This Floating Island Dessert Was One of Julia Child’s Favorites

A simple and beautiful way to end any dinner, this classic French floating island dessert will impress all of your guests.

Julia Child is known for helping American home cooks feel comfortable with complex French recipes. (Here are Julia’s cooking lessons we’re still applying today.) The movie Julie & Julia made her Coq Au Vin and chocolate cream pie famous all over again. One of her favorite desserts however, was a somewhat forgotten French classic: île flottante, also known as the floating island dessert.

What Is a Floating Island Dessert?

This quintessential dessert is made of a cooked meringue served in a thick custard sauce. The meringue is the sweet island floating in an ocean of custard or creme anglaise (English cream).

What Is Served on Top of a Floating Island?

Spun sugar, caramel sauce or sugar art are used as a garnish to add color and a crunchy texture to the dessert. Since it is very sweet, a floating island is often served with fresh berries to provide a tart contrast to the sweetness.

How to Make a Floating Island Dessert

This Floating Island Dessert Was One Of Julia Child’s Favorites Paul Cowan/Shutterstock, Fairchild Archive/Penske Media/Shutterstock

Julia’s dessert was a baked meringue served over a custard sauce. This recipe from Tonya Burkhard of Palm Coast, Florida is a little more approachable and produces similar results by poaching the meringue on the stove top. In France, this variation of the Floating Island Dessert is called œufs à la neige or “eggs in snow.”


  • 4 large egg whites
  • 4 large egg yolks
  • 2 large eggs
  • 1-1/2 cups sugar, divided
  • 1 tablespoon cornstarch
  • 6-1/4 cups whole milk, divided
  • 2 teaspoons vanilla extract, divided
  • 1/2 teaspoon cream of tartar
  • 1/2 cup store-bought caramel sauce
  • 1 cup sliced fresh berries


Step 1: Get the egg whites to room temp

Place your egg whites in a large bowl; let stand at room temperature 30 minutes.

Step 2: Create the custard

In a large heavy saucepan, whisk egg yolks, eggs, 1 cup sugar and cornstarch until blended. Stir in 4 cups milk. Cook over medium-low heat 10-15 minutes, stirring constantly until mixture is just thick enough to coat a metal spoon. Don’t allow your milk to come to a boil! Immediately remove from heat and strain through a fine-mesh strainer into a large bowl.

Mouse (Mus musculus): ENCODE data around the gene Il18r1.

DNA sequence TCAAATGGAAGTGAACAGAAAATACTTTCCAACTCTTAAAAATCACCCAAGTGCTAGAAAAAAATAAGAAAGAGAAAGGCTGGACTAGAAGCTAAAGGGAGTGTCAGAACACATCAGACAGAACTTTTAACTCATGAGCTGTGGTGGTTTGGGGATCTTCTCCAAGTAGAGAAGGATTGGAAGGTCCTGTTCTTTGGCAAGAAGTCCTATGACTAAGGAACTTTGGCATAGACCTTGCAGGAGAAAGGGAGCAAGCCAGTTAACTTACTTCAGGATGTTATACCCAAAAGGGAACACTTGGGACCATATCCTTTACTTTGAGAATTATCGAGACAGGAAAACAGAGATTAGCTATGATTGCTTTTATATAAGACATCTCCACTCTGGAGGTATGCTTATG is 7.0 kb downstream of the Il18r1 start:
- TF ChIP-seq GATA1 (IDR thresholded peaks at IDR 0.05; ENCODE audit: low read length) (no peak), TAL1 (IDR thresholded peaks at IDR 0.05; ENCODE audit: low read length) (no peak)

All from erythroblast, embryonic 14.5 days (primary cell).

Place the bowl in an ice-water bath. Stir occasionally as mixture cools off for 5 minutes. Stir in 1-1/2 teaspoons of vanilla. Gently press plastic wrap onto the surface of custard. Let it chill out in the fridge for about 1 hour.

Step 3: Make the meringue

Editor’s Tip: This is a delicate process. Check out our tips before getting started.

Add cream of tartar to egg whites and beat on medium speed until nice and foamy. Gradually add the remaining sugar, 1 tablespoon at a time, beating on high after each addition until sugar is dissolved. Stir in remaining vanilla. Continue beating until the desired stiff glossy peaks form.

Step 4: Cook the meringue

In a large heavy skillet, bring remaining milk to a very low simmer over medium-low heat. Drop meringue by 1/3 cupfuls into milk; poach meringues 2 to 3 minutes on each side, until firm to the touch. Carefully place cooked meringues on a paper towel to drain. Repeat with remaining meringue, making a total of 12 pretty snowballs. Discard remaining milk.

Floating islands, fluffy poached meringue on a lake of custard made from egg yolks, milk, sugar and vanilla, topped with a caramel framework. This is a traditional French farmhouse dessert.Paul Cowan/Shutterstock

Step 5: Assemble the dish

Pour custard sauce onto a lovely dessert plate, and top with 2 to 3 meringues. Drizzle your dessert delicately with caramel sauce and garnish with a few fresh berries.

Voilà: You have your floating island dessert! If this recipe inspired you and you’d like to try cooking like Julia for a week, read this personal account for tips. If you’re looking for more recipes from her cookbook, don’t forget to try this Julia Child’s chocolate mousse recipe.

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Mandy Naglich
Mandy is a food and beverage writer with bylines at WNYC, Munchies, Mic and October. She's a Certified Cicerone and award-winning homebrewer living, writing and cooking in New York City.